Incentives, when it comes to condo sales, are all about marketing. They're offered by builders and developers to real estate agents and their clients to make a unit purchase (or make bulk purchasing) more attractive.
Incentives: a thing that encourages someone to do (or buy) something.
If you're a condo investor, incentives can be tricky. Some are absolutely necessary - if they're not offered, negotiate for them! And others are less necessary, and don't impact the investment value. I've boiled down the key incentives that I always want for my investors - and myself.
But first, the nitty-gritty: understanding the investment itself. Pre-construction condos are a very specific investment type that require thorough and careful financial evaluation in order to make a smart purchase. Not every project is a good place to put your money. And a bad project with good incentives probably still isn't a good place to put your money.
The basic premise of pre-construction condo investment is leverage. We buy an unbuilt condo, and we set up a mortgage to pay it down over time. But, ultimately, we only actually pay for the deposit. The rest, if we've done our calculations correctly, is paid for by a tenant who lives in the unit. They pay for 80% of our investment and over time, we reap the equity.
Things like fees and out-of-pocket expenses eat into our investment funds. If you have $50,000 saved, that could be a 20% down payment of a $250,000 condo.
If out-of-pocket fees and costs (for example, development levies) are $10,000, then the savings we can use for the investment are actually only $40,000... which now means we can only afford a purchase of $200,000. Less equity, less reward. So a $10,000 out-of-pocket cost has the investment ramifications of about five times its amount. It's a big deal.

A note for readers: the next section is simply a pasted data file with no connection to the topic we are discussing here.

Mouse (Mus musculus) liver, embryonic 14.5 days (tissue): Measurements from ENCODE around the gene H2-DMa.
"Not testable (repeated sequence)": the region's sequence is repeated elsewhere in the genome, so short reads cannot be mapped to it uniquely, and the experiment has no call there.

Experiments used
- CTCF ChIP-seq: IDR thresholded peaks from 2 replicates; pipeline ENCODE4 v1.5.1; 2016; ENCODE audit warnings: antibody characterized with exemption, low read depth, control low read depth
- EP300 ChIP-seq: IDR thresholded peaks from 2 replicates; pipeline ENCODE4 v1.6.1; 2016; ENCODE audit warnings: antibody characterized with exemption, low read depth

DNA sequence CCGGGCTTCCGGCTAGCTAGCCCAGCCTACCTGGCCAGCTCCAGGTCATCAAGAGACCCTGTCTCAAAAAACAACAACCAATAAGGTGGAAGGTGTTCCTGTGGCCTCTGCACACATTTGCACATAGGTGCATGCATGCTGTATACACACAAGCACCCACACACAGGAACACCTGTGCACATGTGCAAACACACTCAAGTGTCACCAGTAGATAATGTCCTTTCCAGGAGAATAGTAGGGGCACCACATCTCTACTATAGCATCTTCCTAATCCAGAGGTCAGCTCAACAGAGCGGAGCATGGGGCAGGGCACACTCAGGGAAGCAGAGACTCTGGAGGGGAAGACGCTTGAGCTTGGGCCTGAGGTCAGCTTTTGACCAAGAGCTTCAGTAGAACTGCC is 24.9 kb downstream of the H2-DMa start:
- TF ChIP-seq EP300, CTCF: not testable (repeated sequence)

Good investment incentives cut and limit your fees, which is great for two reasons: first, you won't be saddled with surprise costs that would change your calculations - your investment will cost as much as it should, and you can count on that number.
Second, it means you can take that fee money and put it into the deposit, meaning you’ll have more buying power for actual price of the condo (and ultimately, more equity). More choice = better choice! Still with me?
Next, I've outlined some common incentives and which ones are super important (or not).
Development Levy Caps
Builders pay development levies when a city issues them their building permit. This funds all of the infrastructure that the municipality has to provide to support that development - roads, transit, water, fire and police facilities, even libraries and parks. This is how municipalities support growth; infrastructure costs of building aren’t saddled by the current residents and businesses.
Developers tack this infrastructure cost onto the price tag of their building. Each unit now carries a development charge, which add up to the entire development charge paid to the city.
The catch is that there's no limit. And the number is constantly changing - in 2015, a bylaw in Toronto added a $1,000-per-unit charge to cover the cost of the Scarborough subway extension. On top of all of the other costs.
You can't defer or mortgage these costs, and so they eat into your purchasing power - by as much as $20,000. Ensuring that development charges are capped - or covered by the developer! - is a mandatory incentive for me. It's less of an incentive and more of a guarantee that I won't be saddled with a massive cost once the development is built.